NEW YORK—Six very short plays (all six total 70 minutes) detail some of the woes of belonging to the disabled community. However, you won’t hear a complaint; some of the content offers suggestions on how “walkies” (as they are sometimes referred to by the disabled) can improve their attitude and behavior toward their physically limited brethren.
Setting up Neil LaBute’s “Call Back,” all company members enter, some in wheelchairs, others using a cane, by way of filling up the anteroom of a big city casting office. Two actors have been called back to audition for a show.
The woman, simply called Her (Mary Theresa Archbold) points out to Him (Jonathan Todd Ross) that they have met before—in fact, in an apparently intimate situation. He, or Him, fudges about before finally admitting this. She, or Her, pointedly gets her revenge in a surprise denouement. Karen Case Cook directs.
In Lynn Manning’s “Playing the Card,” the Evaluator (Jonathan Todd Ross) must decide if Sandra Stalwart (Jamie Petrone) and others are eligible to utilize the Access Disability Transit system. In this tension-raising interview, if applicants don’t use a wheelchair, they may not be accepted. A well-dressed, self-sufficient blind man may have cause to worry. Also in the cast are Ray Johnson and Hyram Cruthird, with Roberto Cambeiro as director.
In Bruce Graham’s “Fully Accessible,” a feisty disabled person points out with humor to a bureaucrat that this very theater is not truly accessible, as required by law. Also, why can’t the disabled get discounted, or even free, tickets? Actors Ann Marie Morelli, Mary Theresa Archbold, and Shawn Randall take their orders from director Christina Roussos in a thought-provoking piece.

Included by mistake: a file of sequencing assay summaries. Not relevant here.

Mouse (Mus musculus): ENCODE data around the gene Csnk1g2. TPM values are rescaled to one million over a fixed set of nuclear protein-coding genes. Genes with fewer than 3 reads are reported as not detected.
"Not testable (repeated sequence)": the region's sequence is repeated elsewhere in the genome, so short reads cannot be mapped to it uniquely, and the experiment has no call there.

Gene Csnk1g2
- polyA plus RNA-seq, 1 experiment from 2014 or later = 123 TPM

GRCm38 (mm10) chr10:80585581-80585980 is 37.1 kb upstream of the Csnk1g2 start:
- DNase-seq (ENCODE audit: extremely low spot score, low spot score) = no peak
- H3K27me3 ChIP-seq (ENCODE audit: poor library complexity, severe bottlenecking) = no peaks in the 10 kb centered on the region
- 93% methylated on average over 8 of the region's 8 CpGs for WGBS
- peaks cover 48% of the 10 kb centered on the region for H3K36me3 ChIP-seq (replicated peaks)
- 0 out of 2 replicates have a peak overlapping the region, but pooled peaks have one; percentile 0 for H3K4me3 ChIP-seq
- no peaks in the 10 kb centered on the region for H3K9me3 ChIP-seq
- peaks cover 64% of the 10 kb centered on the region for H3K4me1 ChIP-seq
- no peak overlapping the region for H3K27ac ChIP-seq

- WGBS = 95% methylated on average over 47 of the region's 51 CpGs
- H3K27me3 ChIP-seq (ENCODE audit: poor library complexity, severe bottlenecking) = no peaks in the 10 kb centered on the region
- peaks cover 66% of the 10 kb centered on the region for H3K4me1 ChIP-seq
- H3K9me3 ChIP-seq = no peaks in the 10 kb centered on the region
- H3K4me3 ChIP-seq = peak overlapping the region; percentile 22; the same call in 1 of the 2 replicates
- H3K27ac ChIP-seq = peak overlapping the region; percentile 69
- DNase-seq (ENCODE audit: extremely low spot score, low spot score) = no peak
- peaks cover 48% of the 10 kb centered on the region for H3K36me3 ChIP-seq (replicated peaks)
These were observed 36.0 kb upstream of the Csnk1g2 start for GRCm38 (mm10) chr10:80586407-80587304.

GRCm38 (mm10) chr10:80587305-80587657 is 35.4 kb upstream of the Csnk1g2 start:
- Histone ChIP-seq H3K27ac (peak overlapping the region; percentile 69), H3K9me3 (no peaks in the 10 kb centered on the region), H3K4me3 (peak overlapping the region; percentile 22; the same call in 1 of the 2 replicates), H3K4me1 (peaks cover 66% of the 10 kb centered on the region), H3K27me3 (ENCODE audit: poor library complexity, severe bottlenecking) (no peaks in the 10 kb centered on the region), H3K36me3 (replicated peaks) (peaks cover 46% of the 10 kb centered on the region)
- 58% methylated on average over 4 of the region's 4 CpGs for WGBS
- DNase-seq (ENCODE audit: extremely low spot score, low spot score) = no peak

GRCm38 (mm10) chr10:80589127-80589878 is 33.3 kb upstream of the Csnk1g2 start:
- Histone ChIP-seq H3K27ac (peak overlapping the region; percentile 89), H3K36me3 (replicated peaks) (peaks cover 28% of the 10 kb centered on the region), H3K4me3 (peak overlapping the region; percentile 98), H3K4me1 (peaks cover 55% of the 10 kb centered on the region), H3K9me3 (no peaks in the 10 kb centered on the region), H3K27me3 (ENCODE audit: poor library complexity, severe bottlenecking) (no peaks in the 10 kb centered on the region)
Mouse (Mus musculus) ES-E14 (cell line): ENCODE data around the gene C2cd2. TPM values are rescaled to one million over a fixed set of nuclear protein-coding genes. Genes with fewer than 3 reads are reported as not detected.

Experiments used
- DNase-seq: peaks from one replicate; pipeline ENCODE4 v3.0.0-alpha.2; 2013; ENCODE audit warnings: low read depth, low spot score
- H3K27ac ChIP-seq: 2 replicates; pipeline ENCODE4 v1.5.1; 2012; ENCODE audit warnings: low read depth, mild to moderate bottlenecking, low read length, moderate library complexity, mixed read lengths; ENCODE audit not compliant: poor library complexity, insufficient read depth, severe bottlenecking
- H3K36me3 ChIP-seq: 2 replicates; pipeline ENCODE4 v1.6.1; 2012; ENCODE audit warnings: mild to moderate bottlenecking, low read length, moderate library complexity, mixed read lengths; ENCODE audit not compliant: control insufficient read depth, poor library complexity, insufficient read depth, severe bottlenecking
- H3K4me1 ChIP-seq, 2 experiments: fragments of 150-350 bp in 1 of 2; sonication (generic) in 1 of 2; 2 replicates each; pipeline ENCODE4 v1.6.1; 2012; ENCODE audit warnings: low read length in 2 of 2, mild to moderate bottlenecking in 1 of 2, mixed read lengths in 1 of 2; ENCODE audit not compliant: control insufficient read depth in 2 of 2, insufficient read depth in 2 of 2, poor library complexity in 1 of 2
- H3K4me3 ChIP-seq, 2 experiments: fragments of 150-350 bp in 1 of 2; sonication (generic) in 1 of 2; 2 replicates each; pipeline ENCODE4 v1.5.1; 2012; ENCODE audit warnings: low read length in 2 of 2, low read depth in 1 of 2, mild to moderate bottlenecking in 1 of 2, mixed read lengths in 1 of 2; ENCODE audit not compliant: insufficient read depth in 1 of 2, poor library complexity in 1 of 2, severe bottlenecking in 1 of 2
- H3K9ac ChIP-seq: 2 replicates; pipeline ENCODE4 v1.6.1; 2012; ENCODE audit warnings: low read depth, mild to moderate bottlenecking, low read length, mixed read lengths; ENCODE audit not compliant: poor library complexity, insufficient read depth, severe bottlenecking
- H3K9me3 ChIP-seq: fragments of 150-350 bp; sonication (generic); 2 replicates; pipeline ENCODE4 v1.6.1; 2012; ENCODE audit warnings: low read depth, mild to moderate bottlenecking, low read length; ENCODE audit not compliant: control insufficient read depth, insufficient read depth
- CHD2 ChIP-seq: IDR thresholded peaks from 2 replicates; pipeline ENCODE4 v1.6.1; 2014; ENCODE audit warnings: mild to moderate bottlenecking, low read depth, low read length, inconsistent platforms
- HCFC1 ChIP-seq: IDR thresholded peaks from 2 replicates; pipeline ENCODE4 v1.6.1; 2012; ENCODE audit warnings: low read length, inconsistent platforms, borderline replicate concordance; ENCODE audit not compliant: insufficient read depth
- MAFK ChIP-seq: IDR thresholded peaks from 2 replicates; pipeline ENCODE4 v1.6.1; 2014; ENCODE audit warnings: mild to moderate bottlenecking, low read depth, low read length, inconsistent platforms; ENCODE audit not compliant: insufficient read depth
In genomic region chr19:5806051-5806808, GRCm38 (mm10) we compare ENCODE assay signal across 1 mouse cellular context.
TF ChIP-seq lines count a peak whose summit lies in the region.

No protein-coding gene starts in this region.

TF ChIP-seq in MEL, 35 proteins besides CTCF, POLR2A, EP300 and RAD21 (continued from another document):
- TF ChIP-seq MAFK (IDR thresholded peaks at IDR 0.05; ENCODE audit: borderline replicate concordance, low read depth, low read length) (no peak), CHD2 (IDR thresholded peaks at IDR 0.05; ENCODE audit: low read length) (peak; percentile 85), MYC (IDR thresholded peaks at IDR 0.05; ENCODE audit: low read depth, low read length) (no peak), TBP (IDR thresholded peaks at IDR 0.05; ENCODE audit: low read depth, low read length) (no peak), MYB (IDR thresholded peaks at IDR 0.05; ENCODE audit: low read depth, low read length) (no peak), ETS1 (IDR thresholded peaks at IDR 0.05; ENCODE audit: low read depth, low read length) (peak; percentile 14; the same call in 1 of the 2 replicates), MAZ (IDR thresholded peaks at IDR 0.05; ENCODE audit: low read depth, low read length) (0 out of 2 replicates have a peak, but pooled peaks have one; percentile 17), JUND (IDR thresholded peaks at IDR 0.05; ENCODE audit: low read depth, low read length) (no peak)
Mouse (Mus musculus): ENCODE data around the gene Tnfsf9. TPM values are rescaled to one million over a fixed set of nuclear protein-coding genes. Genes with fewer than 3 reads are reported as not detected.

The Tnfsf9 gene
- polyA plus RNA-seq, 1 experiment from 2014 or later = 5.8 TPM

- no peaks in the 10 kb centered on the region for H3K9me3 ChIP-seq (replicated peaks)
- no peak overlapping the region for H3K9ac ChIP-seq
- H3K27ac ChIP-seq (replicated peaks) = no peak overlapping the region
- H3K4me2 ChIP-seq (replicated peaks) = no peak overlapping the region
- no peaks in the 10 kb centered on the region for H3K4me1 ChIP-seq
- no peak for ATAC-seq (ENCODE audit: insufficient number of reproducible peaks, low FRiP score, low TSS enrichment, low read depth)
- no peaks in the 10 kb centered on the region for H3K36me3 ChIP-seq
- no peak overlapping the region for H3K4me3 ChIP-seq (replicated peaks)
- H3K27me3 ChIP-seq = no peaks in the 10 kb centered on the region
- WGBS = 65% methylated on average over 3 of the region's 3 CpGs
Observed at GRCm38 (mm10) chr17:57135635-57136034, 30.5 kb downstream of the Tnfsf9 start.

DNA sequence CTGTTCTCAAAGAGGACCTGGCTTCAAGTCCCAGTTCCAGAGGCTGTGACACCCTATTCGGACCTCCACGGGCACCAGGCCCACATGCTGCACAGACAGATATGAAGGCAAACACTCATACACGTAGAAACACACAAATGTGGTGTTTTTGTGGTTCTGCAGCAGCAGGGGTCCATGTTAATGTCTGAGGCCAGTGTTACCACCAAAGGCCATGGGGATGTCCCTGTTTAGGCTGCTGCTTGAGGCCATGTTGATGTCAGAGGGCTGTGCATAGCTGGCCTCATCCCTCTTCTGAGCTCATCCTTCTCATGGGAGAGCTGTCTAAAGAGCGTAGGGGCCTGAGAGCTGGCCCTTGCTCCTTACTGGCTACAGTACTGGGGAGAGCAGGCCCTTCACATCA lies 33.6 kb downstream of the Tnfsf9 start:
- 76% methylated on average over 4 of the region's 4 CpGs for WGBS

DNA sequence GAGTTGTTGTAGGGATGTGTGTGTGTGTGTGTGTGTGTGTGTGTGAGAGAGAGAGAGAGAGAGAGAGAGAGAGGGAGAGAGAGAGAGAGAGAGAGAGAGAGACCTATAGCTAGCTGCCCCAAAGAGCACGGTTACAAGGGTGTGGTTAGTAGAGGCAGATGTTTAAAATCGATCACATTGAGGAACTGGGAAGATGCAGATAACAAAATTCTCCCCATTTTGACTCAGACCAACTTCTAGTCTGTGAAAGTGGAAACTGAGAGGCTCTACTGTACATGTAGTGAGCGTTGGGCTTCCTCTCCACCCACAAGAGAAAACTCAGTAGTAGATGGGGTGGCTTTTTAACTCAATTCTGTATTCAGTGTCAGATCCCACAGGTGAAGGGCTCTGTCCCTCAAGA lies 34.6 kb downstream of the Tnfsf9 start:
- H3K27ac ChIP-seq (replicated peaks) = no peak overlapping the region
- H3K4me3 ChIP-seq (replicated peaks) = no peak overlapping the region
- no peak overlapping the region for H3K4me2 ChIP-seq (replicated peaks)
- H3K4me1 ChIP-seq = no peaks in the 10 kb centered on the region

Bekah Brunstetter’s “Forgotten Corners of Your Dark, Dark Place” features four women pondering why they haven’t advanced further in their desires. Participants are Ann Marie Morelli, Christine Bruno, Shannon DeVido, and Jamie Petrone, under Nicholas Viselli’s direction.
In Jerrod Bogard’s “Supernova in Reseda,” Simon (Lawrence Merritt), a veteran but fading star, tries to persuade his agent Muriel (the vivid Tonya Pinkins) that he, with the right plan, is worthy of vying for an Academy Award. He is aided in his wish by the somewhat pugnacious Lauren (Samantha Debicki).
Muriel is given the last name of Mengels—perhaps a play on words on Sue Mengers, the charming but ruthless Hollywood agent, now being portrayed by Bette Midler on Broadway? The piece is quite entertaining, with helming by Christopher Burris.
Samuel D. Hunter’s “Good Beer” takes us into the realm of craft beer, with Shannon (Shannon DeVido) and David (David Harrell) also discussing dating as they sit at a table in a bar. Director is Russell Treyz.
The variety of situations gives a good overview of some of the challenges met by disabled people, some on a daily basis. The cast is a nice mix of the disabled and able-bodied.
In a post-performance speech (to raise money for the company’s ongoing efforts), Tonya Pinkins stated that she was thrilled to be able to work on stage again, instead of being limited to film and TV. Theater always beckons.
Sets are by Nicholas Lazzaro, lighting by Daniel Barbee, costumes by Kristine Koury, and sound by Sam Crawford.
Still More of Our Parts
410 West 42nd Street
Tickets: 212-239-6200 or visit www.telecharge.com
Running Time: 1 hour, 10 minutes
Closes: June 28
Diana Barth publishes New Millennium, an arts publication. For information: [email protected]